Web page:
Ready the reports! IoT gets a congressional caucus.

The internet of things has not escaped the eagle eyes of the U.S. Congress. Even as the president is looking at the implications of connected devices on privacy along with the chairwoman of the FTC, two representatives have announced a Congressional Caucus on the Internet of Things (IoT).

Congressman Darrell Issa (R-CA), Chairman of the Subcommittee on Intellectual Property, Courts and the Internet, and Congresswoman Suzan DelBene (D-WA) on Tuesday said they would create this group with the goal of explaining the internet of things to legislators. Or, as the press release announcing the caucus put it:

[blockquote person=”” attribution=””]”The IoT Caucus will focus on educating Members on the development of innovative technology and public policy in the ‘Internet of Things’ space. The Caucus will inform Members about new opportunities and challenges in health, transportation, home, workplace, and more as everyday devices take advantage of network connectivity to create new value.”
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The Caucus might help take the president’s speech and the FTC’s reports and advice and translate those into more powerful laws, or could craft laws that would work in harmony with proposed regulations or executive orders or proposals.

Done well, a unifying group for the internet of things where the many regulatory issues such as spectrum policy, data privacy and medical device approvals can all have an effect on development could make for less confusing laws. In the hands of a divided and corrupt Congress, it just seems like another chance to bluster and ask for more corporate handouts so a few groups can get their way or block their opponents.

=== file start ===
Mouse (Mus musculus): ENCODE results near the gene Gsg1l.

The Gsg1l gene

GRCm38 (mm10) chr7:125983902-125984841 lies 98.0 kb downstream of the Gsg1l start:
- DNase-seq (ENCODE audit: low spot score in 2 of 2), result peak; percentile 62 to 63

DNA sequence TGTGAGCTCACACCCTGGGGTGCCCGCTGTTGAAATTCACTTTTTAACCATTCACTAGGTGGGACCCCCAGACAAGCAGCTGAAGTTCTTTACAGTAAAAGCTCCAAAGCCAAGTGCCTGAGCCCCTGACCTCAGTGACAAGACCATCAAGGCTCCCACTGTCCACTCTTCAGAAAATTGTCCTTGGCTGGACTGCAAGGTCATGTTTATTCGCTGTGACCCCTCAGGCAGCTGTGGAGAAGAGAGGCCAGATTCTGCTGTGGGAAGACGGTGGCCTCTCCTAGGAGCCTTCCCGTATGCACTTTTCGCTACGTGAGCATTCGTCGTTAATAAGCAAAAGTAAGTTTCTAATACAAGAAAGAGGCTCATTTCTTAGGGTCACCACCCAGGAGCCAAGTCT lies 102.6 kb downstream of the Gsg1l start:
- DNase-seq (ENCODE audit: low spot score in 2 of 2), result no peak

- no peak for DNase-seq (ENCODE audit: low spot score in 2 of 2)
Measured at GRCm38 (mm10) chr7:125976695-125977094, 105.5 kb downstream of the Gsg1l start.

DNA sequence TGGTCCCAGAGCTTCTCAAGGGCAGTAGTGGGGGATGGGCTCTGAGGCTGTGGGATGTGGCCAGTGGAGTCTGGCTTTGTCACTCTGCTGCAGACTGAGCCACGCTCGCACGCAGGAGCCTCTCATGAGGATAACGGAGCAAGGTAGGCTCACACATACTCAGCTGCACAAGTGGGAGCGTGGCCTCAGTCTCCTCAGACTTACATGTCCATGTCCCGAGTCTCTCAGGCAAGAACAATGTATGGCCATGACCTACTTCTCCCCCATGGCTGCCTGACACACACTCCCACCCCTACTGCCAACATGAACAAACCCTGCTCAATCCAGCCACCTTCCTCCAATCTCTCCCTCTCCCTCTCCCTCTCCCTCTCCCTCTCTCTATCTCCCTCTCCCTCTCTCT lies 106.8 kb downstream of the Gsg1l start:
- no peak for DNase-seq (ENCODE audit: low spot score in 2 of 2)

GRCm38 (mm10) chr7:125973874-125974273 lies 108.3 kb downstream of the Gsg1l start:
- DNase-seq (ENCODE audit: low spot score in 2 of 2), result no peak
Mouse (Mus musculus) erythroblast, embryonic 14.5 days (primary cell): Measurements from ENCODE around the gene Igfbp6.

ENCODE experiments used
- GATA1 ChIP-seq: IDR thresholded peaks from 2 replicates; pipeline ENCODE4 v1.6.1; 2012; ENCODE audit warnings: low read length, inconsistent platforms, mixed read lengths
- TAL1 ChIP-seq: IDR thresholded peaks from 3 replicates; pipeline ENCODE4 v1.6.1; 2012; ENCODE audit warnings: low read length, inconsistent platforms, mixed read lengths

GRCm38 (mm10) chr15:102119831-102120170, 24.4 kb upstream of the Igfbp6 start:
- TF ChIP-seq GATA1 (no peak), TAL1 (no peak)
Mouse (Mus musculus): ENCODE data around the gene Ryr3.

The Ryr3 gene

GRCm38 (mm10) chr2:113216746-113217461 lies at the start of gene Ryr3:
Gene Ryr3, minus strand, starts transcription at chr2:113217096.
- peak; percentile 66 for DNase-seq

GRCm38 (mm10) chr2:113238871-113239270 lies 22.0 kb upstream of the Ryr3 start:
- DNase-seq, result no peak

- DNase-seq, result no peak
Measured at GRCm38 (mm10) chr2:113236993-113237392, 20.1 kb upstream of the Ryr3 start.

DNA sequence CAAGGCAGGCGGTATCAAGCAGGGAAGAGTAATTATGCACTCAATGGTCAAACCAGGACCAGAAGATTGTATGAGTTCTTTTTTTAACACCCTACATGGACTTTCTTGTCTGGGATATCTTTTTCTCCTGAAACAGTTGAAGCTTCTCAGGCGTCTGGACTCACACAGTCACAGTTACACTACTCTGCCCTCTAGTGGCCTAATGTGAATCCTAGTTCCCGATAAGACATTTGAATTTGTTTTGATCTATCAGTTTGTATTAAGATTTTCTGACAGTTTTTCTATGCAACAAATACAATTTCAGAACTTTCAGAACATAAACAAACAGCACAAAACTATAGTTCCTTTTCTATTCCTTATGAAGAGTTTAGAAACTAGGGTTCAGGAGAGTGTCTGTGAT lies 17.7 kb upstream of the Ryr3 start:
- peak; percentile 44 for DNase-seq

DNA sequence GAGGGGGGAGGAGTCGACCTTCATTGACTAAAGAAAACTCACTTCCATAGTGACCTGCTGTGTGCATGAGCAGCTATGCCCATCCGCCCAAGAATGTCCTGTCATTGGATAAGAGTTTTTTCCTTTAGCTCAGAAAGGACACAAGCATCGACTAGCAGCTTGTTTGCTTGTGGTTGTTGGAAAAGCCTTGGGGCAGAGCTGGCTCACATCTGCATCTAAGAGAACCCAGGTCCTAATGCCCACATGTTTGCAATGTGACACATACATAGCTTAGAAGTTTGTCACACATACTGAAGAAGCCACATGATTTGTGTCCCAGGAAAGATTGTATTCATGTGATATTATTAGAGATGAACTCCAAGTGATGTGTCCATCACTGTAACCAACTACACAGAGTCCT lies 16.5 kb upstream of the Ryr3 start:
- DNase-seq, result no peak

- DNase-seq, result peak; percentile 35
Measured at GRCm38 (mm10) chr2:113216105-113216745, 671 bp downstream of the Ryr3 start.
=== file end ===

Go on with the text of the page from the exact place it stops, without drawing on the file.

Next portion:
Hold onto your hats: Congress wants to tackle the telecommunications laws again

It’s been a while since 1996, so Rep. Fred Upton (R-Mich.), chairman of the U.S. House Energy and Commerce Committee, and Rep. Greg Walden, chairman of the Communications Subcommittee, said Tuesday that it’s time to rewrite the Communications Act. The plan is to start generating hearings, white papers and the discussions necessary to start this process in 2015. This is a law that governs how communications infrastructure operates, and has its roots in railroad legislation from the 1800s. Since we’re moving beyond the dial-up modems of ’96 and into gigabit connections, an update makes sense. For those who want to follow the legislative action there’s a hashtag (#commsactupdate). Of course.

These are the 4 most important tech issues for lawmakers to solve

When U.S. lawmakers and policy experts get tired of fighting ideological battles over the past, they might want to put a little effort into helping improve the country’s future. Here are four technology issues that could help improve the economy and outline Americans’ digital rights.

Is Congress really capable of legislating the future?

Congress is supposed to write our laws, but it’s looking inadequate at doing so in the face of a rapidly evolving technology industry. The near-term passage of a bill allowing Netflix to share user data is too little, too late — and altogether too common.